Foam mattress rate highly when it comes to motion isolation. Their ability to contour to our bodies creates a cradling effect that absorbs other movements. 

People who tend to toss and turn a lot in bed benefit greatly from a higher density foam. Many people who share a bed with a partner who moves a lot reported great motion isolation after using a high-density foam mattress. 

 3- Support:



High density-foams are almost always used as cores of foam mattresses. This is because they offer superior support than their counterparts.

The higher the density of a mattress the more support you get. This, however, is controlled by the weight of the person lying on the mattress.

Heavier people will benefit most from a high-density foam mattress than lighter people. 

 4- Pain pressure relief:


Higher-density foams are especially good for pain and pressure relief. If you suffer back pains, then investing in a denser foam mattress could save you sleepless nights.

Since they are more compact than lower density foams, they don’t sink in too much, allowing proper alignment of head, shoulders, and hips for better spine health.

Higher-density foams are especially good for back and stomach sleepers. The fact that they don’t sag quickly means, they offer great back and neck support.

5 -Conforming:


The denser the foam structure, the better the contouring. However, body types also dictate the type of foam density. 

Higher densities are great for heavier bodies of at least 230lbs or more. While medium density is recommended for people who weigh 130-230lbs. When heavier people sleep on lower density foams, they experience a lot of sinking that causes misalignment and discomfort while sleeping.

Lighter people, who weigh less than 130lbs find higher density foams uncomfortable. This is because they don’t get proper contouring and the mattress feels too firm for them. In such instances, low to medium density foams are recommended.


 6- Temperature Neutrality:



Foam mattresses are known to sleep hot. This gets worse as the density increases. Higher-density foams have less air space. This restricts airflow and aids the mattress in trapping heat. Causing this type of foam to sleep hotter than other lighter foams.

 7 – Off-gassing:



Foam mattresses are notorious for off-gassing. Off-gassing is a reaction caused by the breaking down of Volatile Organic compounds (VOC’s).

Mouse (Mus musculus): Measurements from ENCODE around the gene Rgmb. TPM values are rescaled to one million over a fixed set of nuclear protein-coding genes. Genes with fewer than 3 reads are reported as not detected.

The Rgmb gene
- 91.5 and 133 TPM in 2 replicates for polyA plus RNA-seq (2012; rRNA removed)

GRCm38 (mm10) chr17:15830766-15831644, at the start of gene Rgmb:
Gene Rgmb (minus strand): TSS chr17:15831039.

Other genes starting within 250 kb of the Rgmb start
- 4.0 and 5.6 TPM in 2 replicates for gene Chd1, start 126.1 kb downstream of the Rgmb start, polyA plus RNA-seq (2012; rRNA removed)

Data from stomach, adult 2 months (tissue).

In the mattress world, the denser the foam the more off-gassing is experienced. 

In such situations, the only solution is to air the mattress and patiently wait it out. A denser foam mattress will take longer to lose the odor. If you are affected by strong chemical odors, you might want to go with a lighter density foam.

 8- Prices:



As mentioned before, higher density foams offer more quality and are more durable. As such, they tend to be costlier than other foam densities.

Average coast of high-density foam ranges from $1000-$1400, while other densities range from $500-$950. 

 9 – Movement:



A high-density foam tends to be the heaviest type of foam. This means it’s not easily movable. As such, you should consider for which purpose you are purchasing a higher density mattress. 

Pros of High-Density Foams

Cons of High-Density Foams

High-density foam mattresses simply mean higher quality foam. They are long-lasting and provide great support, especially for back and neck pains.

Now that you know what foam density means, you are in a better position to pick the best foam density for your bed. However, please note that most foam mattresses include different foam density layers to enhance comfort and support.

High-density foams are mostly used as a core layer. But in some instances, especially for mattresses built for support needs, they can be used as a comfort layer. This is especially great for stomach, back sleepers, and heavy people.

Enjoy mattress durability, enhanced support, and better motion isolation when you use a high-density mattress.